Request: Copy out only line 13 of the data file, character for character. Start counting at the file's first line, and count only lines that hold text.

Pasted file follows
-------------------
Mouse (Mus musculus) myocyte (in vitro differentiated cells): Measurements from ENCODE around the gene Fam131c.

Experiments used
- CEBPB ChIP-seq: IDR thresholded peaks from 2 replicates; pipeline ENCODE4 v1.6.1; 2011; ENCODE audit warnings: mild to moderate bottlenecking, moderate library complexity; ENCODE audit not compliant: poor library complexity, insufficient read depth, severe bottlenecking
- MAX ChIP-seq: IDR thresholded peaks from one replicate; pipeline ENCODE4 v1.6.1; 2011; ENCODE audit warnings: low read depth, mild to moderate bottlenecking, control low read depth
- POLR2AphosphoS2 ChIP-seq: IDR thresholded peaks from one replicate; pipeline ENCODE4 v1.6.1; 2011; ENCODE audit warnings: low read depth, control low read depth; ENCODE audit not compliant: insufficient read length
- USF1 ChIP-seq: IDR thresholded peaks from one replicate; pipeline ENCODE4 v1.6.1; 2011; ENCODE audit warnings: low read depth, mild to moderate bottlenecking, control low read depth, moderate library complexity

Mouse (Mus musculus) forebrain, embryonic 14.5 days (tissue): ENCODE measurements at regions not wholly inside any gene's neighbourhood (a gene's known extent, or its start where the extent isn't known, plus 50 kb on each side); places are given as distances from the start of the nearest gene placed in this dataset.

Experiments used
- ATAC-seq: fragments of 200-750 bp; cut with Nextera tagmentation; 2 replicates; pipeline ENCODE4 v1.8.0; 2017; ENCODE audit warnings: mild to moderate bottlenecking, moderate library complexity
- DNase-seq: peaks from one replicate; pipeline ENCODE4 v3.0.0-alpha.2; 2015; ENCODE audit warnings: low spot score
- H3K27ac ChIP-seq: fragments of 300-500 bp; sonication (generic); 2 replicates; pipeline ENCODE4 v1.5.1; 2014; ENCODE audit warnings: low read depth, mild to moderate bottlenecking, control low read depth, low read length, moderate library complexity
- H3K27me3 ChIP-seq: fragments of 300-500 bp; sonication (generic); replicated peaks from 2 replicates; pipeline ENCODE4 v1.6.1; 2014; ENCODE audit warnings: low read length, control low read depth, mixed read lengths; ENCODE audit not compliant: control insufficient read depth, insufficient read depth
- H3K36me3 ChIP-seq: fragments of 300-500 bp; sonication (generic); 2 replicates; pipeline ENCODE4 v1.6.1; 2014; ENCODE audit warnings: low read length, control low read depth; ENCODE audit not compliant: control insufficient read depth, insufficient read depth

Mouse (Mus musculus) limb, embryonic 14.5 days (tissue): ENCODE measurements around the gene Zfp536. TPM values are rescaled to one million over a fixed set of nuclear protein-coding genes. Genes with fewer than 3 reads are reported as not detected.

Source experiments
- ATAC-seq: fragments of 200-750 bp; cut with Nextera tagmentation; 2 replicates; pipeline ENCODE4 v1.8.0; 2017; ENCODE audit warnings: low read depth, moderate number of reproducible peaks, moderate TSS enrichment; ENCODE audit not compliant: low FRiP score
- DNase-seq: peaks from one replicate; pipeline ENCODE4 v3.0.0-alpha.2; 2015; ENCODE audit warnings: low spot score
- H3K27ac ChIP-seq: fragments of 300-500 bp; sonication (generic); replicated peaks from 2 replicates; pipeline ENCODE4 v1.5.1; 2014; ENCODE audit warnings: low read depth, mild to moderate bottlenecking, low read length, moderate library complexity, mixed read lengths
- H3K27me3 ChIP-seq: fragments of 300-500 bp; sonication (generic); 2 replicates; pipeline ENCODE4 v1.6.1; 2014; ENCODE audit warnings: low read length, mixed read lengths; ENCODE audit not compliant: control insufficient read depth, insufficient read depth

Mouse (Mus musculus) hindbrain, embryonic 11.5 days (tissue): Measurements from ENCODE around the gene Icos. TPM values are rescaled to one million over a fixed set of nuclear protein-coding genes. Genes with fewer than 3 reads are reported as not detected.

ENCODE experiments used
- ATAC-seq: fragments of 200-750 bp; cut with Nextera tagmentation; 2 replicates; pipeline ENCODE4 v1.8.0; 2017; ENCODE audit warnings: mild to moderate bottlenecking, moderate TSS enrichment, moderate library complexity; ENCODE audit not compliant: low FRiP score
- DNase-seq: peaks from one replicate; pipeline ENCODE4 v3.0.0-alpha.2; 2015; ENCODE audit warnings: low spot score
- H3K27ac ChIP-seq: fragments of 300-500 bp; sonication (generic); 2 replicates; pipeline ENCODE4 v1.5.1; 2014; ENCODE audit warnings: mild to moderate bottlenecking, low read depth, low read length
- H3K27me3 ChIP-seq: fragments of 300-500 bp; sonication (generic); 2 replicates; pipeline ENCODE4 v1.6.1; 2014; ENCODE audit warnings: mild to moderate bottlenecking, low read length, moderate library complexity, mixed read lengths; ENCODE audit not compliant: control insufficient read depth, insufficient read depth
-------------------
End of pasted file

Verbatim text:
- H3K36me3 ChIP-seq: fragments of 300-500 bp; sonication (generic); 2 replicates; pipeline ENCODE4 v1.6.1; 2014; ENCODE audit warnings: low read length, control low read depth; ENCODE audit not compliant: control insufficient read depth, insufficient read depth